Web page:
25 Dangerous Things All Kids Should Try

25 Dangerous Things All Kids Should Try

I have this whiz-bang idea that my kids should be encouraged to act out the wild ideas that enter their hair-brained imaginations. Reining in my kids with boundaries is indeed essential, but why squelch their compulsion to explore? A hands-on childhood will teach them loads of marvelous skills, from problem solving, teamwork and self-confidence all the way to the importance of stain remover and following directions. The problem with letting my little monsters sword fight or blow up vinegar and baking soda volcanoes in the kitchen is not so much the wildness of their actions (although that is always a concern) but my ability to say, ‘yes’ and put aside my nagging inner voice reminding me that we are out of Band-Aids or calculating the number of hours cleaning versus the number of minutes of play. [Missing content, get the full article here] The most dangerously fun answer a parent can give to their child’s request for adventure is a resounding, ‘YES!’ For me that means pushing aside the feelings of fear that my kids will get hurt or of annoyance at what a pain in the neck it can sometimes be to drop what I am doing and teach my kids how to build a slingshot that they will most definitely use to shoot the dog or me with. Aren’t wild curiosity and fearlessness parts of childhood? And shouldn’t I – shouldn’t we – want to be a central part of the crazy quests that kids will invent in the name of fun? My children will slapdash together bold and invincible-sounding schemes anyway, so I might as well...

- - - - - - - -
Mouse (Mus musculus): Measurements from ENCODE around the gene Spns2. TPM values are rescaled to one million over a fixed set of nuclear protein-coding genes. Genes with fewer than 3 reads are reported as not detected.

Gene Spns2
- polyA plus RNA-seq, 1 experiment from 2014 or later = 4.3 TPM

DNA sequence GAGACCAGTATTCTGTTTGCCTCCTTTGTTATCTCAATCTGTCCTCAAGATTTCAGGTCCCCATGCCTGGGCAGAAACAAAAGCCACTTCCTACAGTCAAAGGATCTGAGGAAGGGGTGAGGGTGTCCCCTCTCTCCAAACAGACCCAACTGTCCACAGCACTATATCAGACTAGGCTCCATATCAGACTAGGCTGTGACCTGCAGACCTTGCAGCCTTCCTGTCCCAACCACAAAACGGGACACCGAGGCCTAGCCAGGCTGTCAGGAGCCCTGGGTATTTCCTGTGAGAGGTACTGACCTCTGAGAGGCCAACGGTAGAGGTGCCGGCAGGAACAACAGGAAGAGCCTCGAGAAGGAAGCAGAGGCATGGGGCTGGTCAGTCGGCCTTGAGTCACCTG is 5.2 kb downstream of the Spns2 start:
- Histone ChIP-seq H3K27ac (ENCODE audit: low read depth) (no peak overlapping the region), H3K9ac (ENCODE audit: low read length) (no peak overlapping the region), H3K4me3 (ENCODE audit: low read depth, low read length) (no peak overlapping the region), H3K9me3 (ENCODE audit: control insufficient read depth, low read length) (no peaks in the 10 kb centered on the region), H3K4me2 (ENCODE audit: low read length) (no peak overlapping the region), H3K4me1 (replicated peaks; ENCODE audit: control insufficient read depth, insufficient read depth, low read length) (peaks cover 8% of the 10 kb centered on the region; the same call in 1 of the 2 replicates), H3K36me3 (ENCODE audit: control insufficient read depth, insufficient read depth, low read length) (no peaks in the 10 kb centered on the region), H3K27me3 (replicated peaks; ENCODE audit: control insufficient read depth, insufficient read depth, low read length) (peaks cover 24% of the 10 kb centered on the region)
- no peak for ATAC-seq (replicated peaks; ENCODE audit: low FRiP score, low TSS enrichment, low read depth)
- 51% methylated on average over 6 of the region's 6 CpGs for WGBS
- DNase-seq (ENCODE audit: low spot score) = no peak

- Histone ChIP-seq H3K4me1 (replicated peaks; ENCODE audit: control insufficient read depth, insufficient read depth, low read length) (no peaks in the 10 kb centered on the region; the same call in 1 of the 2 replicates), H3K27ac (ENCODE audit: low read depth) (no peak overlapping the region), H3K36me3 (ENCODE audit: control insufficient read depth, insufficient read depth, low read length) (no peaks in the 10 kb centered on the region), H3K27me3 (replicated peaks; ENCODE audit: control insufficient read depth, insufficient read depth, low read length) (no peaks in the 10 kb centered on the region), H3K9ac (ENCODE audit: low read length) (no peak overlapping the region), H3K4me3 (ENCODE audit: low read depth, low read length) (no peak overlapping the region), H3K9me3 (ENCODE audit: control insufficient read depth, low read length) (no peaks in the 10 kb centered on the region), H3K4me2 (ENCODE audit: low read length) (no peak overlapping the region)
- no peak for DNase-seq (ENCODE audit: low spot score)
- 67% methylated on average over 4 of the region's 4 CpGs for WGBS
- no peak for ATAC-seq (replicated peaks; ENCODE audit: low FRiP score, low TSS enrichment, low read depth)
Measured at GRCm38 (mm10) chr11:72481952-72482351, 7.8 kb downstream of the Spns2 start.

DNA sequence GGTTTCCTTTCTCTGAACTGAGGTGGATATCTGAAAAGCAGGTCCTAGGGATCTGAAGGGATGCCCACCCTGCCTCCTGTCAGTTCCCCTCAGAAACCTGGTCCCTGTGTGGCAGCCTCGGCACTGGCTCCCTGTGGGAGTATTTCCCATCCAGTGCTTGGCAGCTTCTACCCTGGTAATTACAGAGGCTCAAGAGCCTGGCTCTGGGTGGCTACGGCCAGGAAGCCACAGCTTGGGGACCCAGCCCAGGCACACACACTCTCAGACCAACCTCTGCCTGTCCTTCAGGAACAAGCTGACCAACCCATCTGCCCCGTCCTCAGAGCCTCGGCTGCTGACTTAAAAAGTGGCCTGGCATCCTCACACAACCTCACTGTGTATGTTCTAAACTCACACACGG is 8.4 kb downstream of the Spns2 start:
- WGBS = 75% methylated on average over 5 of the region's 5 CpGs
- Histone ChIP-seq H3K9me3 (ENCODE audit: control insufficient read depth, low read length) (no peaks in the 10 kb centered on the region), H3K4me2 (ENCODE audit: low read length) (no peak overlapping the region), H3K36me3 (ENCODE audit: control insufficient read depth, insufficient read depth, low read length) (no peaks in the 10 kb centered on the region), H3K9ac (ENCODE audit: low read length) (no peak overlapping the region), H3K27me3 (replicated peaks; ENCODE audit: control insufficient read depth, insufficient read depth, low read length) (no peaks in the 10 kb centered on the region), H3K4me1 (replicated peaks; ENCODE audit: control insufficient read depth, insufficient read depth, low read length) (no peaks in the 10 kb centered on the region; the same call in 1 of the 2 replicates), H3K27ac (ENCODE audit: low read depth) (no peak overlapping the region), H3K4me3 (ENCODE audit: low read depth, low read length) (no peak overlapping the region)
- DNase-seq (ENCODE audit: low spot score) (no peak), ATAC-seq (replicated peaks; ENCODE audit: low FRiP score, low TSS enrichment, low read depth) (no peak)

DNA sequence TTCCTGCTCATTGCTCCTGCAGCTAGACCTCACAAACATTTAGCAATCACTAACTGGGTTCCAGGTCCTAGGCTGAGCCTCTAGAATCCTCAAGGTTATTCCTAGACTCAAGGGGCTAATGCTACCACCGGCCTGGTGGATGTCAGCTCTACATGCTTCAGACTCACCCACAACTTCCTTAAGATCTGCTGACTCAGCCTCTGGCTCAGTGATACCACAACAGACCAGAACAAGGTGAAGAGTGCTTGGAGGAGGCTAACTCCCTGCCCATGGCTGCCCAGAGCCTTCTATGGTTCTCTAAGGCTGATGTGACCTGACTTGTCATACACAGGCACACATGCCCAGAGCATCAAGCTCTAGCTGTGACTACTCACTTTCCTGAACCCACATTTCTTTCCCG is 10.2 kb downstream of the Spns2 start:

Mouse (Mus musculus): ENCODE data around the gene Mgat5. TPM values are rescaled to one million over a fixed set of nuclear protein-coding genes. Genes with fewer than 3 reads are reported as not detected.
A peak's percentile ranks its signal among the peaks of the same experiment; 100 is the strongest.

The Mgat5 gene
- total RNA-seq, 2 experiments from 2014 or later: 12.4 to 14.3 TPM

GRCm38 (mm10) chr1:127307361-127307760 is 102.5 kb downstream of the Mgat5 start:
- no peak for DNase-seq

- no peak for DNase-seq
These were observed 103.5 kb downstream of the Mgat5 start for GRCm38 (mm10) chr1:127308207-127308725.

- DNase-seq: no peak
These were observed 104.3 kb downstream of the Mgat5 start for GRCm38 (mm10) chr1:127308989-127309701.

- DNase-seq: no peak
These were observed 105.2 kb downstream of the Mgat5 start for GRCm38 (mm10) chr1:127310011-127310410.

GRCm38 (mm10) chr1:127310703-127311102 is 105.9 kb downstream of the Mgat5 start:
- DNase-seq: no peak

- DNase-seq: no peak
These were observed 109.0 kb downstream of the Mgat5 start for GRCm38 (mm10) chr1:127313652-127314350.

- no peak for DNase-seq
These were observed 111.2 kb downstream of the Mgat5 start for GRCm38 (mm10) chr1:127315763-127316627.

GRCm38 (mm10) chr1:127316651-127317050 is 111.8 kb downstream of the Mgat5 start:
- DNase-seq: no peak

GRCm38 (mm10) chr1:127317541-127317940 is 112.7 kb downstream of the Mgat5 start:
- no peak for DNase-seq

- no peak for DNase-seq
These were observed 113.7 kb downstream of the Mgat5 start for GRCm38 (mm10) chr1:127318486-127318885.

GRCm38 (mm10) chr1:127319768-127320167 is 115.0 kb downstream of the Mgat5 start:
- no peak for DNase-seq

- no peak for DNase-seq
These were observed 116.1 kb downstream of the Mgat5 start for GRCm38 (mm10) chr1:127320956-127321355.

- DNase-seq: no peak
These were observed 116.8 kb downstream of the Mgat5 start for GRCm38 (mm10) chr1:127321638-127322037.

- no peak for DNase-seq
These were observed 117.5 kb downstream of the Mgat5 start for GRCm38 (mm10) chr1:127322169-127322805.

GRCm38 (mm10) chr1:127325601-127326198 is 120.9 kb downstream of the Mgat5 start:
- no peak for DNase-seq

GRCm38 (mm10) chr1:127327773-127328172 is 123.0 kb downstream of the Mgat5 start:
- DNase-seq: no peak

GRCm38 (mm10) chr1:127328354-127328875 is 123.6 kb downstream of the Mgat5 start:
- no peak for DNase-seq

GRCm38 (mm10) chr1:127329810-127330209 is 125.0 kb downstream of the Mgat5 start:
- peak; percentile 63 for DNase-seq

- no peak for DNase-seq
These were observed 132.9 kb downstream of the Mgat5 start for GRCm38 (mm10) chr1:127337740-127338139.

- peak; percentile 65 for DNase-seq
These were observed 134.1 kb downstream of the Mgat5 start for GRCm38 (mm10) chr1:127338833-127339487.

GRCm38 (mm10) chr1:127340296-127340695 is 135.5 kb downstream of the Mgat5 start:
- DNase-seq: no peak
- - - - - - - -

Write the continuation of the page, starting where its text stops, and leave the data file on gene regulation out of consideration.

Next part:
I Am “That Mom” Who Uses the iPad as a Babysitter

I Am “That Mom” Who Uses the iPad as a Babysitter

Claudia Winkleman, the host of BBC’s Strictly Come Dancing (the UK equivalent of Dancing with the Stars), thinks that children and even their parents rely on TVs, smartphones, and computer screens too much for entertainment. The 43-year-old mom of three kids tells The Sun on Sunday: ‘The children of the future will be in therapy going, ‘I never talked to my mum and dad as they were always online.’ It’s gone a bit bonkers. We need to learn when to switch off. I’m probably the only person who doesn’t have an iPhone, and I’ve got no tellies — which is ridiculous seeing as I work in telly.” While I agree with what Winkleman is saying — that we should actually talk to our kids and not just put them in front of screens all day — I also understand why parents do. I am completely guilty of this myself. I am a writer and work from home, but I don’t have the luxury Winkleman has of employing nannies and housekeepers. My husband and I are on full-time childcare duty. We have no family nearby to help us and my daughter is only in preschool 15 hours a week. Somehow I have to fit my work as a writer in with my job as a mom, which is incredibly difficult — especially when deadlines loom. It means there are times when my daughter’s around and I can’t play Guess Who? or Snakes and Ladders — I have to write. The result? I find myself turning to Mr. TV or Mr. iPad to be my default babysitter. Sometimes, I feel I am pushed to my limits because my husband...